Labour stance alters as party now claims anti-sectarianism legislation not required

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By G.A.Ponsonby
 
The Scottish Labour party has signalled a change to its previous stance on plans to introduce new legislation to tackle the problem of sectarianism in football.
 
In an announcement yesterday the party formally distanced itself from any new legislation and revealed a new ’11 point plan’ it insisted was an alternative to the Scottish government’s proposals.

In a change of direction from earlier public statements Labour claim that new legislation is unnecessary and education and public awareness should be the focus together with a clamp down on the sale of offensive merchandise, although the precise nature of what will constitute ‘offensive merchandise’ has yet to be clarified.

Labour’s plan calls for a review of how anti-sectarianism can be taught in schools, a “stamp out sectarianism” campaign and a national summit for teachers, youth workers and other interested parties.

Labour said the behaviour of the vast majority of football fans is “impeccable” but called for a family atmosphere to be encouraged inside grounds.

Speaking yesterday party spokesman James Kelly said: “Our package of practical measures recognises that sectarianism does not stop at the stadium gates and demands a much more sophisticated response and none of the proposals require new legislation.

“I hope the SNP government engages positively with Scottish Labour’s action plan that we believe can make a real, tangible difference in tackling sectarianism in Scotland.”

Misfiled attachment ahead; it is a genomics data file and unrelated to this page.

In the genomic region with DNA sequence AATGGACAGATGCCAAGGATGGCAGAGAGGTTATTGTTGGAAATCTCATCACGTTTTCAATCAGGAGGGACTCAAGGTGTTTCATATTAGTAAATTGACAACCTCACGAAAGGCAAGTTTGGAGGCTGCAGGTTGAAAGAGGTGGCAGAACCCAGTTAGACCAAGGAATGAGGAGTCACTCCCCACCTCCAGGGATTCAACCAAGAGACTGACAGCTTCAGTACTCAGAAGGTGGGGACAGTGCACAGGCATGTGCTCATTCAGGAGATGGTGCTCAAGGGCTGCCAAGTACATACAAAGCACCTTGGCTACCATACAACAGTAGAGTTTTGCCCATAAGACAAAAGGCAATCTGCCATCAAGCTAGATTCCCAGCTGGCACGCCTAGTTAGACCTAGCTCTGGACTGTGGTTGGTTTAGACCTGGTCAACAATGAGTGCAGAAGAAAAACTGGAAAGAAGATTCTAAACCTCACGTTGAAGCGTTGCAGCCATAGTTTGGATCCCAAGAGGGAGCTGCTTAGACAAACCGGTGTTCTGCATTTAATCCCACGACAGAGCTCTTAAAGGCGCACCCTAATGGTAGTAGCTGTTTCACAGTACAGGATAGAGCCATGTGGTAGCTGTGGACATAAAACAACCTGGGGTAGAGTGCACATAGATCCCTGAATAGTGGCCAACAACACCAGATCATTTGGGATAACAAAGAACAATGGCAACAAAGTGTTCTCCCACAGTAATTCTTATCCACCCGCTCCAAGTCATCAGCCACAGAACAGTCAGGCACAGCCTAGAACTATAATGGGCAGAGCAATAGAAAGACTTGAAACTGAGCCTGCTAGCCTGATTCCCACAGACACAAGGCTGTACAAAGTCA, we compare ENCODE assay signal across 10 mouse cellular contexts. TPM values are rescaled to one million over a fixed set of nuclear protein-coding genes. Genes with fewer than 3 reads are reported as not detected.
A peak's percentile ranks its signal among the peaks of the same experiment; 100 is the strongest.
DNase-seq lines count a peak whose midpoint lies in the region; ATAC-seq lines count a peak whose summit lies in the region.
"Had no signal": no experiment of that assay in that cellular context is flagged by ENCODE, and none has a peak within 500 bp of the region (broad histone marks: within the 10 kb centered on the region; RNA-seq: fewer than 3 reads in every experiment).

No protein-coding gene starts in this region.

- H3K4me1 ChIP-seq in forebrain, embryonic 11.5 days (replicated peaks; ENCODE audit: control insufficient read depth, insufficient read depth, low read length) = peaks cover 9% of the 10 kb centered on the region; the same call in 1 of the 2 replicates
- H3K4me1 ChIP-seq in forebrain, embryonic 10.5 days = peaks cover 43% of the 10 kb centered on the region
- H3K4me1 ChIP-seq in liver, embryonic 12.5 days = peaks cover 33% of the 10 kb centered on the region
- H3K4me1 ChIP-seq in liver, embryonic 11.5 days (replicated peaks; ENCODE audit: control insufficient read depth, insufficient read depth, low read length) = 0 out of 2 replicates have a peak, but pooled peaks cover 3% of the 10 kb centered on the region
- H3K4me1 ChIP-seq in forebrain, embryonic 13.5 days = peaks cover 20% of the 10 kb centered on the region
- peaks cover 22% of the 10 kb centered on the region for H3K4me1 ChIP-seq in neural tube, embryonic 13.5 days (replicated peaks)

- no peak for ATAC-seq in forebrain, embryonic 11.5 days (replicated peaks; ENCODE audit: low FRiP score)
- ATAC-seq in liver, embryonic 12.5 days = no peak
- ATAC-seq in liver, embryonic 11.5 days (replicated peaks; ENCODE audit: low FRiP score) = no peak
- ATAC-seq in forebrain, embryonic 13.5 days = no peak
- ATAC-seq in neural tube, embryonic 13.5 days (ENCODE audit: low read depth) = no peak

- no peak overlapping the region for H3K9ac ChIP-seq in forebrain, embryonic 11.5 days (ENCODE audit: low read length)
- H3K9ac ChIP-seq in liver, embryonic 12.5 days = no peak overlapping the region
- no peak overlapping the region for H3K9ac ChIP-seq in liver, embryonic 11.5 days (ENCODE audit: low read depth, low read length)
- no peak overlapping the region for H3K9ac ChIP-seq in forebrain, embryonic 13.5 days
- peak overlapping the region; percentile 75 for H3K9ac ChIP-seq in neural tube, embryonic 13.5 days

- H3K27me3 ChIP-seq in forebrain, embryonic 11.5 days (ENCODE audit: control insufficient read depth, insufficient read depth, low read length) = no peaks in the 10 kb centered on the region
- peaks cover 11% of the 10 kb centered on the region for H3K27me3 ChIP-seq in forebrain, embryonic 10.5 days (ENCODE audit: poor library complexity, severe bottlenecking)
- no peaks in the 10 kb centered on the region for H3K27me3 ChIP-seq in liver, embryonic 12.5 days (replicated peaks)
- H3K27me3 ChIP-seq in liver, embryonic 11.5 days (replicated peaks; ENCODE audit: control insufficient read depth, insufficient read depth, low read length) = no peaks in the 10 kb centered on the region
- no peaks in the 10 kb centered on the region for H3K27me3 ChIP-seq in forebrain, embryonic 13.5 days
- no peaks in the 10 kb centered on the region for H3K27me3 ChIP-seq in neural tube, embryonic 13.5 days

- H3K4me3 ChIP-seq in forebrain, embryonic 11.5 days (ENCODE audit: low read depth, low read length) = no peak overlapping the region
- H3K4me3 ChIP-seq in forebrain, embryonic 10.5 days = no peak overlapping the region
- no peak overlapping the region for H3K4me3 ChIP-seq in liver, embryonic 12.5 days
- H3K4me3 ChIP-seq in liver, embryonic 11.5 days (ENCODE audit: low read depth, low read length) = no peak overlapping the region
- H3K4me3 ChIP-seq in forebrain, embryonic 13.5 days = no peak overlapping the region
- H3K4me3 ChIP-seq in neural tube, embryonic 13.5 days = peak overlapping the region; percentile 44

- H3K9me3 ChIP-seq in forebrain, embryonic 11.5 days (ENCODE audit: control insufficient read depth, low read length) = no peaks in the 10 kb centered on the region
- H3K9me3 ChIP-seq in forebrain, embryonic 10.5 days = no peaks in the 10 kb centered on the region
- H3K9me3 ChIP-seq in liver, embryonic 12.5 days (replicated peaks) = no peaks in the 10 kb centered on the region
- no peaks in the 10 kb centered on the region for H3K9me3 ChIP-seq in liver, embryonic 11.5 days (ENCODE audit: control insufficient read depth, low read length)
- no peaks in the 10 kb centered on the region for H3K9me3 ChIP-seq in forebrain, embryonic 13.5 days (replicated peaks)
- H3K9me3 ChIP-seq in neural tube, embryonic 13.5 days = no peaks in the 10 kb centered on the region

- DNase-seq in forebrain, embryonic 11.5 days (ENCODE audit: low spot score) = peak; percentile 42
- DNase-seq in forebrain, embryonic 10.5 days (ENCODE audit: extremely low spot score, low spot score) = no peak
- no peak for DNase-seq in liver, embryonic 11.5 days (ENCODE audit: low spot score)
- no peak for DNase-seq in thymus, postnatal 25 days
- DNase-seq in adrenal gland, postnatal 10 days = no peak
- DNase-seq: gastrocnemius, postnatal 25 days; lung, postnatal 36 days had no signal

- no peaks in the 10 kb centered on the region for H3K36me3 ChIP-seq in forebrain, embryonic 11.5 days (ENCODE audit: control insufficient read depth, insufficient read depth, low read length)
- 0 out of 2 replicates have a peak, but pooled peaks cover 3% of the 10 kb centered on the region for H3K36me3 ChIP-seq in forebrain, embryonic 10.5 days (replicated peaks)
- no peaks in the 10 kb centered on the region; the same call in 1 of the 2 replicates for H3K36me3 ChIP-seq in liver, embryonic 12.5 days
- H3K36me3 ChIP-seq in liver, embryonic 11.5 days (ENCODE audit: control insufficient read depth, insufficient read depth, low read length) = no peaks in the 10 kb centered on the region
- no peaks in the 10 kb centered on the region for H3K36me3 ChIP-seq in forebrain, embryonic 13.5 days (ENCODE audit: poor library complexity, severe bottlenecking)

Labour’s now official stance on the issue is in contrast to previous statements when several high profile MSPs, including Mr Kelly, publicly called for new legislation.

The claim that their plan is ‘new’ appears to be at odds with a statement made by Mr Kelly when speaking to the Rutherglen Reformer at the start of June where the Labour MSP seemed to be in favour of education and new legislation.

Speaking to the paper Mr Kelly said: “I look forward to scrutinising the detail of these proposals and working closely with the Scottish Government to improve this legislation and ensuring it is in place as quickly as possible.

“Any approach to toughen sentences must go hand in hand with preventative measures, including anti-sectarianism education in our schools and community groups to promote greater tolerance and understanding.”

Mr Kelly has also publicly called for new laws to cover messages posted on the internet saying in April this year: “It’s clear from recent days that there are still instances of online campaigns which are sectarian in nature and are unacceptable.

“As well as condemning that behaviour, the authorities should be doing all in their power to try and clamp down on that.  The job for a future parliament is to look at the laws around the internet and examine whether they’re tough enough or not – and if they’re not, look to beef those up.